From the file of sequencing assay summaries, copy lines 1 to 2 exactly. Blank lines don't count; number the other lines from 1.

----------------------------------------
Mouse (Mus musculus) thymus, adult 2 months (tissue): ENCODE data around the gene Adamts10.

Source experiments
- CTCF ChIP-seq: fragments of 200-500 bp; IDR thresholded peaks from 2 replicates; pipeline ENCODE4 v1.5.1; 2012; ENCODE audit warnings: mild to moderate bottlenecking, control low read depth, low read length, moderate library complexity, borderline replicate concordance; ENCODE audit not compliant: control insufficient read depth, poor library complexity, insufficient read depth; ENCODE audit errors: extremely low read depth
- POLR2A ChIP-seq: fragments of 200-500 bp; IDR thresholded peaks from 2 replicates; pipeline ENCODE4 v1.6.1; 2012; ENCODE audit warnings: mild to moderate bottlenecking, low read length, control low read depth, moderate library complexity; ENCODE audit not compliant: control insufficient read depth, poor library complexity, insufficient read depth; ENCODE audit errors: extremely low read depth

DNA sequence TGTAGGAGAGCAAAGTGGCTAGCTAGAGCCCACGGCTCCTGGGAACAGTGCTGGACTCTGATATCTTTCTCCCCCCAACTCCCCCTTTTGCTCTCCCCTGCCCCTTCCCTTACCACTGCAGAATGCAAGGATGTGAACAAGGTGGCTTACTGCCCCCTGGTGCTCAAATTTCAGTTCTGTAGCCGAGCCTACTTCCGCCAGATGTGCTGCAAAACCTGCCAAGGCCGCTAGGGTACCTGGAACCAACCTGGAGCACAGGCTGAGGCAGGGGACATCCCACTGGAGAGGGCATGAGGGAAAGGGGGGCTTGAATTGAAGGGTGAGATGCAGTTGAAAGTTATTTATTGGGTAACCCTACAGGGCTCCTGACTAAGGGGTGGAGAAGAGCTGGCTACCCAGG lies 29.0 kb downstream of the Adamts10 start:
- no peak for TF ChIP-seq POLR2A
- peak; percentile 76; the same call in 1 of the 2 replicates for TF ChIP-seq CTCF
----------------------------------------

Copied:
Mouse (Mus musculus) thymus, adult 2 months (tissue): ENCODE data around the gene Adamts10.

Source experiments